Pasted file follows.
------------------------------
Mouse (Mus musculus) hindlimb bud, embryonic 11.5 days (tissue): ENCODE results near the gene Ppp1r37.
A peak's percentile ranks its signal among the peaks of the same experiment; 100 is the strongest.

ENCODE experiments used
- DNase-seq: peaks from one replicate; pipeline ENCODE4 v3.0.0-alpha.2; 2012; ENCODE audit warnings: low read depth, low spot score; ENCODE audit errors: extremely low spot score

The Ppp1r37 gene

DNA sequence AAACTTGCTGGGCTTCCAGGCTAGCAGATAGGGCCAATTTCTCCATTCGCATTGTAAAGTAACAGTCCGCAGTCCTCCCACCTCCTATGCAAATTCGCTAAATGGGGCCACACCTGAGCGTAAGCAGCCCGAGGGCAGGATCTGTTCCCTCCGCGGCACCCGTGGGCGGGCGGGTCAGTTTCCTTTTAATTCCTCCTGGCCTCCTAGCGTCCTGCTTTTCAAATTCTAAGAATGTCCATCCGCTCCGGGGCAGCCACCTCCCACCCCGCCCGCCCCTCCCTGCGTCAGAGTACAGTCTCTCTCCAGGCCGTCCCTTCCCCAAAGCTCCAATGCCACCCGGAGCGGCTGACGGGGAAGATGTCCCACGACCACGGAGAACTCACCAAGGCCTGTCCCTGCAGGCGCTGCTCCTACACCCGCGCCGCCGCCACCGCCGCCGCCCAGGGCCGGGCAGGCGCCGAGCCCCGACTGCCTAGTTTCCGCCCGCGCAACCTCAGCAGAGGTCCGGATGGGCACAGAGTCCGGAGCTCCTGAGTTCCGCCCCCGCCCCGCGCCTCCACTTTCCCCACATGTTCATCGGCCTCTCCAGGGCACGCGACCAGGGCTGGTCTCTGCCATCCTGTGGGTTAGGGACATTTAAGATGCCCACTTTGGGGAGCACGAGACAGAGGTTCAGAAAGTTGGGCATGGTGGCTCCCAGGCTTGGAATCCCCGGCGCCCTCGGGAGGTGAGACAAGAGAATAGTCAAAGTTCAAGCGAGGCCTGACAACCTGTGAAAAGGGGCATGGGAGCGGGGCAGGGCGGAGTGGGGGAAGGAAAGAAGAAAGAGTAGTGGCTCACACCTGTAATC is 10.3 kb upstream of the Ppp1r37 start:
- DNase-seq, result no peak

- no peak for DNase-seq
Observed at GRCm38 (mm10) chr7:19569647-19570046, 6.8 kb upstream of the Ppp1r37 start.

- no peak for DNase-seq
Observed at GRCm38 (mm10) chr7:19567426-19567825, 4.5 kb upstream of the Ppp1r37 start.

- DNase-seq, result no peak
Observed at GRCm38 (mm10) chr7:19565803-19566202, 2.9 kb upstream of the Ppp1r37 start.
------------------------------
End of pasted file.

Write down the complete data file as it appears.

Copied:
Mouse (Mus musculus) hindlimb bud, embryonic 11.5 days (tissue): ENCODE results near the gene Ppp1r37.
A peak's percentile ranks its signal among the peaks of the same experiment; 100 is the strongest.

ENCODE experiments used
- DNase-seq: peaks from one replicate; pipeline ENCODE4 v3.0.0-alpha.2; 2012; ENCODE audit warnings: low read depth, low spot score; ENCODE audit errors: extremely low spot score

The Ppp1r37 gene

DNA sequence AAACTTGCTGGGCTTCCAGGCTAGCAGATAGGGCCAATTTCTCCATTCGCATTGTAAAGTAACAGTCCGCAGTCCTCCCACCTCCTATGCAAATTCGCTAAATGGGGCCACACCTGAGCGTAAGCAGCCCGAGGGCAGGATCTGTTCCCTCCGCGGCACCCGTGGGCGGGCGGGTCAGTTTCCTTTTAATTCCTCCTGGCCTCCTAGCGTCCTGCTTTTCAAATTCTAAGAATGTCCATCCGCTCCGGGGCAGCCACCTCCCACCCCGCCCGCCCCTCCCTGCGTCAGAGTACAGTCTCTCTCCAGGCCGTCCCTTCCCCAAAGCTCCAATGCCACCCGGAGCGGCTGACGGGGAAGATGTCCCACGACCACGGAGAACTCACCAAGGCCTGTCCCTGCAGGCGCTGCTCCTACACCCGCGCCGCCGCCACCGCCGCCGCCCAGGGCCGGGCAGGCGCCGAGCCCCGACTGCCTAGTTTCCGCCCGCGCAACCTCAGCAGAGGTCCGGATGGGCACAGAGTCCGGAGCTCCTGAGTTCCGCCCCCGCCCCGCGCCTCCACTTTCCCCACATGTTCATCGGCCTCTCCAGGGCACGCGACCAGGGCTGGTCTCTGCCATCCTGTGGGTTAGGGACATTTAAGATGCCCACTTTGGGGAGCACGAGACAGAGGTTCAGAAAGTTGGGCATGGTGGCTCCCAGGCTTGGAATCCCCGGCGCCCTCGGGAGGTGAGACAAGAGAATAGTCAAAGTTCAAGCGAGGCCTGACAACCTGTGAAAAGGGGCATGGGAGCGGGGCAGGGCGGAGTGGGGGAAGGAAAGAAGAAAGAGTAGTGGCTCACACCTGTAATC is 10.3 kb upstream of the Ppp1r37 start:
- DNase-seq, result no peak

- no peak for DNase-seq
Observed at GRCm38 (mm10) chr7:19569647-19570046, 6.8 kb upstream of the Ppp1r37 start.

- no peak for DNase-seq
Observed at GRCm38 (mm10) chr7:19567426-19567825, 4.5 kb upstream of the Ppp1r37 start.

- DNase-seq, result no peak
Observed at GRCm38 (mm10) chr7:19565803-19566202, 2.9 kb upstream of the Ppp1r37 start.